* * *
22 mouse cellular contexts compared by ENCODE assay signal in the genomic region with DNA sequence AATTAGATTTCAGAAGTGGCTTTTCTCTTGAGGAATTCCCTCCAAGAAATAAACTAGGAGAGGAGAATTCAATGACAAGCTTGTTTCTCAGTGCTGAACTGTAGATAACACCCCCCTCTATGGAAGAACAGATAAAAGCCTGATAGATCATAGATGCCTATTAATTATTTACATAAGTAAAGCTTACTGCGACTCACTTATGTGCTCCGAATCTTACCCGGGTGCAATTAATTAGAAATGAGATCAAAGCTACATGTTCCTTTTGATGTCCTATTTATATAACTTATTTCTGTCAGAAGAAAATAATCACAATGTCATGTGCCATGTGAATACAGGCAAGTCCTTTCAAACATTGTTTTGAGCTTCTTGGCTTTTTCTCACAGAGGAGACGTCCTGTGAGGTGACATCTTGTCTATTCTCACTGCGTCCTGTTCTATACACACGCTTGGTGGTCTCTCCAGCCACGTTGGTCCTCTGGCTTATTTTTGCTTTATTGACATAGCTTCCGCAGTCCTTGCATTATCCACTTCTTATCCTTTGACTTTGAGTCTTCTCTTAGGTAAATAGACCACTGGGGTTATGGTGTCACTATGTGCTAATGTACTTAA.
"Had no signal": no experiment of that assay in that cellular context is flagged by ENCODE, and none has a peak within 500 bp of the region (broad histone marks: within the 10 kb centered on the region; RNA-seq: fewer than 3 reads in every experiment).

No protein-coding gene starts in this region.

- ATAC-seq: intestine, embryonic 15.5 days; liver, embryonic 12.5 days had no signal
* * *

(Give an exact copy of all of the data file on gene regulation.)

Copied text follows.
22 mouse cellular contexts compared by ENCODE assay signal in the genomic region with DNA sequence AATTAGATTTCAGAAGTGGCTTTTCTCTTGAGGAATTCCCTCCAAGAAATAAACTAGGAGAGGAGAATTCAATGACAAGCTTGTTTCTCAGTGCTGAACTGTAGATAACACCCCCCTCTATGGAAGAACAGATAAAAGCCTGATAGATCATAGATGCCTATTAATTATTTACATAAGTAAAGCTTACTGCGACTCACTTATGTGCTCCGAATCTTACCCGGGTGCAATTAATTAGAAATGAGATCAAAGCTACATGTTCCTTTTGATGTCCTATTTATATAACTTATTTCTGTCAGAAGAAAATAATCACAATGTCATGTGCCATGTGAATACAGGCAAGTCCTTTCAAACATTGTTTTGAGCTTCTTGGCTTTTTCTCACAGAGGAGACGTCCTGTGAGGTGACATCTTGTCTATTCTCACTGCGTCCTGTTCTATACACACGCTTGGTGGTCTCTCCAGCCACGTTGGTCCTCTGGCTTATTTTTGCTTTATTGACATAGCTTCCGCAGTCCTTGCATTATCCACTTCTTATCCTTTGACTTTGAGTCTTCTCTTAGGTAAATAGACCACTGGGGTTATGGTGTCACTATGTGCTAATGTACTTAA.
"Had no signal": no experiment of that assay in that cellular context is flagged by ENCODE, and none has a peak within 500 bp of the region (broad histone marks: within the 10 kb centered on the region; RNA-seq: fewer than 3 reads in every experiment).

No protein-coding gene starts in this region.

- ATAC-seq: intestine, embryonic 15.5 days; liver, embryonic 12.5 days had no signal